The agitation starts to simmer. You watch your riding partner create more distance between the two of you every minute until the angry internal monologue starts running: "You never wait for me. I'm so slow. Why do I ride with you? This always happens. I'm tired. I'm not having fun. Screw this, I want to go home!"

Sound familiar? Almost all of us have had this experience riding with a stronger rider, and those heated thoughts intensify when it's a spouse or significant other. People joke that the ultimate test of a relationship is to ride with your partner. During my nine years racing at the pro level, I've been in both situations (slower and faster). Both have taught me a lot.

Here are some guidelines on how to train or ride with a partner, spouse, or friend to help make your rides together more fun. First off know that in most cases, your faster partner likely has no idea they're crushing your soul. Indeed, they're probably oblivious to the fact that you are frustrated.

Ladies, this applies to you, too! It's not always the men who are faster. But in my experience, men tend to deal with their frustration when they are falling behind in different ways. My husband Matt and I each have days where one person is riding faster than the other and both have had to figure out how to communicate.

A successful and fun ride with someone who is at a different fitness or ability level than you boils down to two key things: empathy and communication. Before you ride, it's important to have a conversation about expectations. Don't wait until you start riding when fatigue and emotions can make a mess of things. Here are seven more important tips to follow.

1. Assure Proper Bike Set-Up

This especially applies when riding with a beginner. Do not assume that they know about tire pressure or have mechanical skills. Ask them if they are comfortable on their bike and do a regular maintenance check just like you would with your own bike. Take note if they are on a hardtail and you are on a full suspension. Consider what the descents will be like for them with the equipment they have and choose the best option.

Before the ride starts, make sure your partner's bike is properly set-up and maintained.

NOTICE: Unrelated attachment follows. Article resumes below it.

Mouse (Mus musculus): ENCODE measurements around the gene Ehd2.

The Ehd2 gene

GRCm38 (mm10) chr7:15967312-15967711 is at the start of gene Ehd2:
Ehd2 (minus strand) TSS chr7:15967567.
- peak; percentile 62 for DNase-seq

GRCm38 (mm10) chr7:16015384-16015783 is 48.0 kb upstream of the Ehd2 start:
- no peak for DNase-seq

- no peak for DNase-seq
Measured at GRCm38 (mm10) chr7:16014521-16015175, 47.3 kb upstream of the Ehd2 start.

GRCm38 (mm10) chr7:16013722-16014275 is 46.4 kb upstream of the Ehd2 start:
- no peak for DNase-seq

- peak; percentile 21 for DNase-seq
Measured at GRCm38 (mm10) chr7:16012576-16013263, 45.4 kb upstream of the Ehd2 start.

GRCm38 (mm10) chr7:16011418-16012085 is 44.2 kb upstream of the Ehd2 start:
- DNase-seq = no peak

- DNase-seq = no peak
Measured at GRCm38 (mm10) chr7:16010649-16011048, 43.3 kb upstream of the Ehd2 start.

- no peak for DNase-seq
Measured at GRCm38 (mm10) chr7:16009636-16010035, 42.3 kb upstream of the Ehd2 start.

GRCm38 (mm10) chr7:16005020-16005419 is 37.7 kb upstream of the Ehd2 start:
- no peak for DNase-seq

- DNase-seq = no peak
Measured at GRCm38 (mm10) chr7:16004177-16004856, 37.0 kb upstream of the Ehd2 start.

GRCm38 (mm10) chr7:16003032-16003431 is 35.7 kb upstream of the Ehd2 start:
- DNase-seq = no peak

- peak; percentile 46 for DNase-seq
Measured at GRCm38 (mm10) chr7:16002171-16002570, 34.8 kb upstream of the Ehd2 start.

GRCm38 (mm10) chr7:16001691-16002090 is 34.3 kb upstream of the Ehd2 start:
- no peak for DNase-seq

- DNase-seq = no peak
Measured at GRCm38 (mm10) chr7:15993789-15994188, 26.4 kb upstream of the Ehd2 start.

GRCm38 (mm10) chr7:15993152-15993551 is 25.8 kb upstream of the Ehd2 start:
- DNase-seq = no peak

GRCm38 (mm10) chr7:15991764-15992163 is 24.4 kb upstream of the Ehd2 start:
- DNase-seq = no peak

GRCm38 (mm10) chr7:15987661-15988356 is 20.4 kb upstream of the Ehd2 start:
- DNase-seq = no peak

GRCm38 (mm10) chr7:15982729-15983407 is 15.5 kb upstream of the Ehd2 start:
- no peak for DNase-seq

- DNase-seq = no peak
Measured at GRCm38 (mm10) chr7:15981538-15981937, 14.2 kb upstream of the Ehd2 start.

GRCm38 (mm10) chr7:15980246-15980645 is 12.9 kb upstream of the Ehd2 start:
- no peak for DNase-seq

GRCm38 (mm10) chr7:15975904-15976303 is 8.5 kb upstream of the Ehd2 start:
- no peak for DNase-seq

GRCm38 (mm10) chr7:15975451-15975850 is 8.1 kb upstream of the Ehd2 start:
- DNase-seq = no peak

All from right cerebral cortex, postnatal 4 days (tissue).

Before the ride starts, make sure your partner's bike is properly set-up and maintained (click to enlarge).​

2. On-Trail Advice - Yes or No?

There's nothing worse than someone giving you unwelcome, unsolicited advice when you are struggling. I personally love pointers or constructive feedback, but it can be really difficult to receive feedback if you have a tendency to get frustrated easily. If you want your more skilled partner to give you advice, tell them your expectations in advance so you don't feel like you're getting picked on if they start chiming in about your cornering technique or bike/body positioning.

3. Plan the Pace

First, decide if you are going to actually ride together. When someone invites me to ride, I expect to ride with them, not 30 feet in front or behind. If you both don't care if one person is way ahead and one is behind, then communicate that. I have been guilty of telling someone to "go ahead" but ended up enraged on the inside because they either weren't stopping to wait soon enough or they were simply riding too far ahead.

If you're the slower rider, do not feel guilty for asking them to wait or ride with you. It's okay to change your mind mid-ride, too. Or, if you want to just start and end together, communicate that as well. Pacing can be one of the most frustrating issues when riding (and especially racing) with a partner. I know it's been my biggest hurdle.